Trauma Outcomes Should Include Patient-Reported Outcome Measures, Group Says

By Will Boggs MD

April 22, 2020

NEW YORK (Reuters Health) - Follow-up of trauma survivors should include evaluation of patient-reported outcome measures (PROMs), according to the The Patient Reported Outcome Consortium.

"There is a great recognition of the longer-term impact of injury on functional outcomes and quality of life," Dr. Joseph V. Sakran from Johns Hopkins University School of Medicine, in Baltimore, Maryland, told Reuters Health by email. "It's important to remember that collecting patient-reported outcomes data across the system will allow us to identify strategies that are more likely to reduce the disability, return patients to their families, and, in the words of many patients, 'get their life back.'"

Most studies of trauma care have been limited to the acute phase, while the patient is still in the trauma center, and data relevant to outcomes after discharge are limited to small-scale studies.

Dr. Sakran and colleagues organized a conference with representatives from major medical organizations, trauma survivors and experts in PROMs to identify a small number of PROMs to incorporate into the American College of Surgeons National Trauma Data Standard (NTDS) database.

They focused on patients with an Abbreviated Injury Scale (AIS) of 3 or higher, representing severe injury in at least one body region and accounting for half of adult trauma survivors.

The Consortium recommends using the Patient-Reported Outcomes Measurement Information System (PROMIS)-Physical Function scale to assess physical function for adults and the EuroQol-5D (EQ-5D) youth version for children and adolescents.

For cognitive assessment, they recommend PROMIS-Applied Cognition as a slight preference over Neuro-QoL (Quality of Life in Neurological Disorders), they note in their report in the Journal of the American College of Surgeons.

Recommendations for assessing mental health included the PTSD Checklist for DSM-5 Criteria (PCL-5) as the optimal tool for screening for posttraumatic stress disorder in adults, the Child Trauma Screening Questionnaire (CSTQ) for PTSD screening in children, the Personal Health Questionnaire (PHQ-9) as the most practical means of screening for depression, and AUDIT-C to identify patients with possible alcohol abuse.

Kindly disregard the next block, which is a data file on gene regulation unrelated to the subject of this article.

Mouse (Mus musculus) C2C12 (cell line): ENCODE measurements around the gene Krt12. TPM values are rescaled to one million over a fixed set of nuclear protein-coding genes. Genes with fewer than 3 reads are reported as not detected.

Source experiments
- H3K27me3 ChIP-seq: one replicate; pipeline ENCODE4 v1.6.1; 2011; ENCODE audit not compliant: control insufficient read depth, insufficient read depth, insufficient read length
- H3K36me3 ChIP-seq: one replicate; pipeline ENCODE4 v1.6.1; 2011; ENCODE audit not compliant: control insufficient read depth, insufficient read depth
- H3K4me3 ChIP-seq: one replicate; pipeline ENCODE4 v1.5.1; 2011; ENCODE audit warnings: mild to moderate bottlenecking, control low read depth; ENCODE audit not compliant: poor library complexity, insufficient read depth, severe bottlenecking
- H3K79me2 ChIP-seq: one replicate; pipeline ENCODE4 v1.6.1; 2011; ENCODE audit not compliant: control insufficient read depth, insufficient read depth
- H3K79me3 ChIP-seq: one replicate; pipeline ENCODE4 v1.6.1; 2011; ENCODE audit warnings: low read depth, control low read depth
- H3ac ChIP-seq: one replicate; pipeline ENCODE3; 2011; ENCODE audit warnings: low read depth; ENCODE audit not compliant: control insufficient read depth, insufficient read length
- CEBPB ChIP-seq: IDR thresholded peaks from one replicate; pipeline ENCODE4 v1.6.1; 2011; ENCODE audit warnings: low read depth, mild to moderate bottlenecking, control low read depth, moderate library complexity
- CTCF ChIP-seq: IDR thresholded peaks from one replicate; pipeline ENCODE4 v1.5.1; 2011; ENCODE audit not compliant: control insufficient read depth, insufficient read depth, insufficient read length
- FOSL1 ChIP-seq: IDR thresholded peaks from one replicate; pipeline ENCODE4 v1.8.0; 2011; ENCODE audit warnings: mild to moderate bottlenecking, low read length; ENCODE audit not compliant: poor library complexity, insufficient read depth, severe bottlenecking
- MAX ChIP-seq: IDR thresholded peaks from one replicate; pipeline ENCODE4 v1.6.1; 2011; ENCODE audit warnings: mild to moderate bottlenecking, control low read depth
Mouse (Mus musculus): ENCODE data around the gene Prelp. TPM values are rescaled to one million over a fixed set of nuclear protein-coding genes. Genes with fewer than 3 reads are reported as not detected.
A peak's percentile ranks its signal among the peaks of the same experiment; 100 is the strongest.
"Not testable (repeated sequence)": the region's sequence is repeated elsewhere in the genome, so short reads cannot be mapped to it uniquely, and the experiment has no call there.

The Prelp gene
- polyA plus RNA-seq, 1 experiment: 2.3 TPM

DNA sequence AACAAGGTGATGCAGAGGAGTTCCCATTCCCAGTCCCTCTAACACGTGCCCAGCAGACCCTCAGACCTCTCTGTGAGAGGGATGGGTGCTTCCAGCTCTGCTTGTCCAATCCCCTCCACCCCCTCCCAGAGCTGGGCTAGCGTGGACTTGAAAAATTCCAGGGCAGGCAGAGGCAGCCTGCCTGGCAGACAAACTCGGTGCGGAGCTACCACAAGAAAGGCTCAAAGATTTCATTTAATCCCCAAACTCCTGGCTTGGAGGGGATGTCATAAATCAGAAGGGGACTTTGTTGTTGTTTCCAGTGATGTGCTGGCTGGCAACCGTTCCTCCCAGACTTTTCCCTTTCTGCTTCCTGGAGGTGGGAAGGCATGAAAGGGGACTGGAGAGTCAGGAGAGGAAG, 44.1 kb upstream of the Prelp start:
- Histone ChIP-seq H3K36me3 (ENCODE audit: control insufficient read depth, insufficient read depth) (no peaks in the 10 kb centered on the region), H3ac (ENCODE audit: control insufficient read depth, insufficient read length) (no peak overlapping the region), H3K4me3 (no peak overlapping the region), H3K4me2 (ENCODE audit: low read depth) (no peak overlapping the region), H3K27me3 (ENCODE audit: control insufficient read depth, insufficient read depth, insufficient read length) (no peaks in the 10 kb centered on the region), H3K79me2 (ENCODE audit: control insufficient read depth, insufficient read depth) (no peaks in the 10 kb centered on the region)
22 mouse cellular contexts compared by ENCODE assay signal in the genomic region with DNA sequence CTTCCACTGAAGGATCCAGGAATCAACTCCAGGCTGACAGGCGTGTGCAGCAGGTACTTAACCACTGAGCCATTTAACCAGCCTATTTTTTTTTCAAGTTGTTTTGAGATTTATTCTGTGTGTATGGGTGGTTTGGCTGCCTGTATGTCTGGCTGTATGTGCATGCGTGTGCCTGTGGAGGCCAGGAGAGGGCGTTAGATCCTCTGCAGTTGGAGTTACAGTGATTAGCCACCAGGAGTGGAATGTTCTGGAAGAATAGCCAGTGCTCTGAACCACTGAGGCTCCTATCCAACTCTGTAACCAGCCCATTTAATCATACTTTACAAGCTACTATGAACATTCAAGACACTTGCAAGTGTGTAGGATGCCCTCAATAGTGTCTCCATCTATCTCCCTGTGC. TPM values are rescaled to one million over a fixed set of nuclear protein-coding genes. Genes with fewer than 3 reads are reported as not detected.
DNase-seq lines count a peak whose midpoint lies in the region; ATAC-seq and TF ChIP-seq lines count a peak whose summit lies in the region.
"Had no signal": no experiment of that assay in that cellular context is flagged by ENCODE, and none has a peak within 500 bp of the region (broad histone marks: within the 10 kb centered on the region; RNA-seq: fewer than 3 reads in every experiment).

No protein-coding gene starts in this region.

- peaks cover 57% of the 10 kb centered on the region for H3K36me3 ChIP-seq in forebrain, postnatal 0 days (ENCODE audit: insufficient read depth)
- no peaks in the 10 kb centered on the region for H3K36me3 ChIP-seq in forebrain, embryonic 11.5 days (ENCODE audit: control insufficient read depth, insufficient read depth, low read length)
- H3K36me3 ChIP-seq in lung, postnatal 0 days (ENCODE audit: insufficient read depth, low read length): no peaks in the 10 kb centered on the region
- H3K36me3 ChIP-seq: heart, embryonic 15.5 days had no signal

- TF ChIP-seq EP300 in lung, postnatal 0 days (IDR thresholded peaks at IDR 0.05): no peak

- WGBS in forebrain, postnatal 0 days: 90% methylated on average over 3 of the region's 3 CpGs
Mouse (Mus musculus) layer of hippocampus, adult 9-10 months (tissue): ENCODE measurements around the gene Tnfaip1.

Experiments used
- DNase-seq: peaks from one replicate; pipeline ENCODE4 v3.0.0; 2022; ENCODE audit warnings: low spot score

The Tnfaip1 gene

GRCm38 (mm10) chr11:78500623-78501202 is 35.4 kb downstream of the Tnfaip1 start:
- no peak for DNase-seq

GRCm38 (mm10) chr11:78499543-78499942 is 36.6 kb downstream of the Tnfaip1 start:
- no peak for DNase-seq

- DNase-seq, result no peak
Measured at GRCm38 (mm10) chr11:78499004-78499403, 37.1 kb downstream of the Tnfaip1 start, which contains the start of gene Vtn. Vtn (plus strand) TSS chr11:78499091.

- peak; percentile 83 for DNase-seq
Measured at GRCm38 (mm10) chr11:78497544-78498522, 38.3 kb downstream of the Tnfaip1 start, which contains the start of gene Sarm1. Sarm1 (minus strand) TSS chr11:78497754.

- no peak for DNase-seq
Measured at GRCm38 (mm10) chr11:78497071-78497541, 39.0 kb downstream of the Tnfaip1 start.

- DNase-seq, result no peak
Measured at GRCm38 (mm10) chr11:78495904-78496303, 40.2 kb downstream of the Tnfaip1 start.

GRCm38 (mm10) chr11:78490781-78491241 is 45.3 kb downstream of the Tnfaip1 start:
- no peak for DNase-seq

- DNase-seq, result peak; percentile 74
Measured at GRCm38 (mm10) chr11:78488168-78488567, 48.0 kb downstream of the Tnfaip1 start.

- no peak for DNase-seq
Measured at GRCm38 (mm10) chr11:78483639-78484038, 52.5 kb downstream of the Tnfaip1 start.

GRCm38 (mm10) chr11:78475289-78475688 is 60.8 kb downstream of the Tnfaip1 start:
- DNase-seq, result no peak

How best to define and measure quality of life following injury remains unclear, but conference participants felt that life satisfaction and participation in life events made critical contributions to quality of life. Accordingly, they recommended the use of the PROMIS tool "Ability to Participate in Social Roles and Activities" along with the Satisfaction With Life Scale.

The group agreed that much work remains to be done to pilot the feasibility and optimal data collection strategy among U.S. trauma centers.

"The main obstacle is that most trauma centers currently function at a limited capacity," Dr. Sakran said. "In order to capture PROMs type data, there needs to be support at both the state and federal level in order to ensure the necessary investment to fund the research and development required to build the infrastructure and capture the needed data."

"There are numerous instruments that currently exist for collection of patient-reported outcome measures," he said. "As we continue to collect data and learn about the impact patients face post-discharge, I would not be surprised to see a shift in both the type of tools we are using to collect the data as well as the duration of time they are used post-injury."

Dr. Heather K. Vincent of the University of Florida, in Gainesville, who recently evaluated PROMs in orthopedic-trauma patients during early recovery, told Reuters Health by email, "It is critical to use a combination of self-reported emotional well-being and physical functioning when tracking patient recovery after trauma, as we have found that the time course for emotional and functional health are different based on patient characteristics and injuries."

"First, we have found that when people are discharged home after the hospital stay, there is a realization period that occurs in which patients see all the functional things they can't do and the emotional state changes," said Dr. Vincent, who was not involved in the new report. "Second, we sometimes see that there can be a disjunction between how people feel they are doing compared to what they can actually do. Having both sets of measures can help patients see actual progress in specific functional gains that may positively impact the emotional state."

"Physicians can help shape the patient engagement in PROMs and maintaining participation in these measures," Dr. Vincent said. "The bottom line is that a culture of personal investment in care by patients is truly needed if success with PROMs can occur. The first step is for physicians to help make sure that patients understand the value of these measures and how it can shape care pathways for people like them."

"Finally, we must put PROM in context of socioeconomic status and patient characteristics - not just PROM related to injury or surgery," she said. "For example, a person with low socioeconomic status and obesity might not have the same emotional and wellbeing recovery after a severe car accident as a patient who has plenty of resources and is otherwise healthy."

SOURCE: Journal of the American College of Surgeons, online March 19, 2020.